“Tell me where you live, and I can predict how well you’ll do in life.”
Does welfare vary largely across space?
Although I don’t have a crystal ball, I do know for a fact that location is an excellent predictor of one’s welfare. Indeed, a child born in Togo today is expected to live nearly 20 years less than a child born in the United States. Moreover, this child will earn a tiny fraction—less than 3%—of what his or her American counterpart will earn.
Such disparities in income and living standards within a country are just as unsettling. If we look at Benin for example, most urban inhabitants in Cotonou have access to electricity and only one in every five is poor. But for the people living in the north-western Boukombé commune, the situation is quite dire: almost everyone is poor, and there is not a single home that has electricity.
More alarmingly, our recent study on Geography of Welfare in West Africa found that geographical “pockets” of poverty exist in each country covered in the study (Benin, Burkina Faso, Cote d’Ivoire, and Togo). These pockets have high poverty rates combined with very few people per square kilometer. In such difficult to reach areas, the per-person cost of a poverty-targeted program will be extremely high. Indeed, these pockets will form the tough last mile for poverty reduction.
Why does inequality across space persist?
So, the question is really “Why?” Despite a strong push for the development agenda combined with strong economic growth, why does spatial inequality persist? How is it that some disadvantaged places, with “pockets” of poverty, might never catch up?
In our study, we tackled such difficult questions by exploring the role of three crucial elements in the economic geography literature: natural endowments such as temperature and soil quality, agglomeration economies as proxied by population density, and market access via roads and distance to more highly populated areas.
The answer, in short, is that agglomeration economies and market access are key in explaining spatial differences in welfare. If natural endowment plays any role, it is via a location’s proximity to the coast. Other agroecological characteristics such as rainfall, soil quality, and elevation do not show any strong relation to welfare.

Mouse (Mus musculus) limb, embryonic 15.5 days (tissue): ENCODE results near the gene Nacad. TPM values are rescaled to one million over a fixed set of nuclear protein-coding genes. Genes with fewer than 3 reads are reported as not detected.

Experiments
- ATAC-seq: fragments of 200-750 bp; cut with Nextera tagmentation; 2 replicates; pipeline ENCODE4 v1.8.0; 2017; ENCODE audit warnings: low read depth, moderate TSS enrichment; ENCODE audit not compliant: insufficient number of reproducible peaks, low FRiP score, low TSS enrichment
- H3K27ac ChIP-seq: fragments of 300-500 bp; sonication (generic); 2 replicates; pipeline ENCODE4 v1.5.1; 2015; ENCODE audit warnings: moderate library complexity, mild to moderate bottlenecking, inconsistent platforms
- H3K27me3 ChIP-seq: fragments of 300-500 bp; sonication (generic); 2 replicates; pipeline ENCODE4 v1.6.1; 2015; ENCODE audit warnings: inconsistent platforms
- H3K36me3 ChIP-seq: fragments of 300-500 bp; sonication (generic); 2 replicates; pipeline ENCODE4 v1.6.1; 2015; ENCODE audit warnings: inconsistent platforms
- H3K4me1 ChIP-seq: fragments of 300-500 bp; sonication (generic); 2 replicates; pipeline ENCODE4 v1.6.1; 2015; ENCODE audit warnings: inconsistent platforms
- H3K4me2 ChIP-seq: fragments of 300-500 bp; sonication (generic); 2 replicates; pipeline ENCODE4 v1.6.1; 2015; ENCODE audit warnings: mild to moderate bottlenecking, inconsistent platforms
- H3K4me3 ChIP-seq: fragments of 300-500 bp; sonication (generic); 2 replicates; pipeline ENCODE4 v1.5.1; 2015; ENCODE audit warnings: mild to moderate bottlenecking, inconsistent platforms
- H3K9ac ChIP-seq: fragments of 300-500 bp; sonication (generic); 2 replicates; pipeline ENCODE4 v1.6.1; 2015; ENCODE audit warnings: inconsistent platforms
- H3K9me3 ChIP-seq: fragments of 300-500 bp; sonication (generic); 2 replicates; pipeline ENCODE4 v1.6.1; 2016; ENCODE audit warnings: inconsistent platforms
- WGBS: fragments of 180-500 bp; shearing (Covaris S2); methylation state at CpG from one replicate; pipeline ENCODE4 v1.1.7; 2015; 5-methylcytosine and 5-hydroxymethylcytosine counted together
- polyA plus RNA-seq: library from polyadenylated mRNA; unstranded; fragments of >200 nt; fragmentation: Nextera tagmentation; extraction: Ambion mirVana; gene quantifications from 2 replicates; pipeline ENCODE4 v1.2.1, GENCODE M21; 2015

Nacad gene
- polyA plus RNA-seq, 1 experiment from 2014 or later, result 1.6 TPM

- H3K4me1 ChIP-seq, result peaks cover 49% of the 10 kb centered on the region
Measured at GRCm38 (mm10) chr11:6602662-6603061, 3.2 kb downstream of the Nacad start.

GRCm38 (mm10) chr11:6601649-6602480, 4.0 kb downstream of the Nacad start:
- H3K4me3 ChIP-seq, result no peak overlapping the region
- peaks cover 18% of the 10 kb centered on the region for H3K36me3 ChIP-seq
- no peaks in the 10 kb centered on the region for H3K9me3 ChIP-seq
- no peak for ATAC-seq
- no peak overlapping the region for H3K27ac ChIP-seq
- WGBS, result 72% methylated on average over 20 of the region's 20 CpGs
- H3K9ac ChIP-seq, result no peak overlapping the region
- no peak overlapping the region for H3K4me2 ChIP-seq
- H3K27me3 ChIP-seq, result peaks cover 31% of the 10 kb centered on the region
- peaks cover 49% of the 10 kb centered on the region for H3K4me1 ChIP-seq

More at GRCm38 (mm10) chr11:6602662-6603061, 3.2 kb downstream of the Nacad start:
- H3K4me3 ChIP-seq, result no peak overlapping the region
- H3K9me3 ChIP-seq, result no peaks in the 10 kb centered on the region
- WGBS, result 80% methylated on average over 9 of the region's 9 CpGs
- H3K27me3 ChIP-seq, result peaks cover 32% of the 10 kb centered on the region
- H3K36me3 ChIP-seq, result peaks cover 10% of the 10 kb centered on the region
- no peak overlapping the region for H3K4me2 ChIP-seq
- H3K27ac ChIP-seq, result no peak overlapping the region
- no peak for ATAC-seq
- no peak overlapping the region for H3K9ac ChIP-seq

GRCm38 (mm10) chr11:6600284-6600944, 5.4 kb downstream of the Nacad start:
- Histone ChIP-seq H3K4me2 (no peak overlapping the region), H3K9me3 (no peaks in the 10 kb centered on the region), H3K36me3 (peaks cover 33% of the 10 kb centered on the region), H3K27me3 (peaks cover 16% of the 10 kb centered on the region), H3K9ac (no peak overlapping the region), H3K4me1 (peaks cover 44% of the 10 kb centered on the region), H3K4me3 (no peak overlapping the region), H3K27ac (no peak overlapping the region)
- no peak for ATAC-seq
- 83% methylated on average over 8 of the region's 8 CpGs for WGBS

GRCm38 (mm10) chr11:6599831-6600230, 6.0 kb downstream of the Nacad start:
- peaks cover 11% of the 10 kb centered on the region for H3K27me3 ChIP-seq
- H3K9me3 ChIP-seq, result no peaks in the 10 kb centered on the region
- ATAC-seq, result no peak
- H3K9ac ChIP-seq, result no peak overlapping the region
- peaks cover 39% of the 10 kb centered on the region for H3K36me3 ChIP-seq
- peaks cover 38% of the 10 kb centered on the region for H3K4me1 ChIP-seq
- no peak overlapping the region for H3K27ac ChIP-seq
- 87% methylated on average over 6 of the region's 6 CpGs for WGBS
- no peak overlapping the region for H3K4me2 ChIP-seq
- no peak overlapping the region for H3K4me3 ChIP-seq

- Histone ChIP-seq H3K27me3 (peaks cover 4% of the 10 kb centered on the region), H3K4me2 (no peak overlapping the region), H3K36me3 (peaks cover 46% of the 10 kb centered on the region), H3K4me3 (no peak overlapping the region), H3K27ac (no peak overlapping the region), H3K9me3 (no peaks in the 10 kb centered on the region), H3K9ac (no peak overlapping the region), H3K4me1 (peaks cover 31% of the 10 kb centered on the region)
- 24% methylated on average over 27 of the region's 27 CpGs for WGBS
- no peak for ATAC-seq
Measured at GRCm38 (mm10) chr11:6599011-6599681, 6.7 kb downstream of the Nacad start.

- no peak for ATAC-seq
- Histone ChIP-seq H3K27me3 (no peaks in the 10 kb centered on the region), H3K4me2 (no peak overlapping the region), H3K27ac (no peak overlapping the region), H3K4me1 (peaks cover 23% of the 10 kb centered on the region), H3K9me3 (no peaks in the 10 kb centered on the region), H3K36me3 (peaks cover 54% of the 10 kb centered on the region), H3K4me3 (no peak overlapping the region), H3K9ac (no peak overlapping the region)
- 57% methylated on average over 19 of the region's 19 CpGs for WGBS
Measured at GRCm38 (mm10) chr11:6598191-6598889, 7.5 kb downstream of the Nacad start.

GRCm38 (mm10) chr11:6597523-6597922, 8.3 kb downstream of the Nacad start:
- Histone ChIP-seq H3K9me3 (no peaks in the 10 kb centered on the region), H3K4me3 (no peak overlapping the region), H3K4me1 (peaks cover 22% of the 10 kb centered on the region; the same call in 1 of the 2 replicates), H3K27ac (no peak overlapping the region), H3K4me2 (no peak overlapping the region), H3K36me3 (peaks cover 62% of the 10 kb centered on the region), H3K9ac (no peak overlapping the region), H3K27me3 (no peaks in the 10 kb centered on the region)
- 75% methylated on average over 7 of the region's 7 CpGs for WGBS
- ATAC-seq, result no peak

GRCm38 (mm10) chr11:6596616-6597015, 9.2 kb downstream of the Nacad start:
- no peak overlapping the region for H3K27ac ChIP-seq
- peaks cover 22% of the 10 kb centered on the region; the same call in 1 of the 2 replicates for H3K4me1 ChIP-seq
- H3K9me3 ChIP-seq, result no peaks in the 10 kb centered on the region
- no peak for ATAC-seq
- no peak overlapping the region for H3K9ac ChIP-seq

However, the story is quite different when looking at agricultural productivity— an important point considering agriculture is a cornerstone of the economy in this sub-region. What is notable is the correlation between geography and agricultural productivity regardless of whether population density, market access, or farm inputs are taken into account. This finding implies that a region with unfavorable geographical conditions may still have lower crop yields despite investments in road and population.
What can be done?
Within-country disparities can be a potential source of tension between rich and poor areas, and may affect the country’s overall growth and political stability. So, what can we do about it? We propose four broad policy recommendations:
First, policies which support urbanization will allow more people to take advantage of economies of scale and boost economic development. But not all individuals can migrate to urban locations. Thus, second, increasing agricultural productivity via land tenure security, irrigation, and enhanced research and development (R&D) may foster food security in rural areas.
Third, to bring into the fold difficult to reach pockets of poverty, pro-poor fiscal transfers via inter-region transfers can make a difference. It is also important that local governments in disadvantaged areas use the fiscal transfers received to invest in portable assets (health and education) for its citizens so that they can join a healthy and educated workforce if they choose to migrate.
And yet many will still be missed by such policies mentioned above. Those missed will often be the vulnerable. Thus, fourth, cost-effective safety net programs such as e-vouchers and mobile transfers can effectively protect the vulnerable.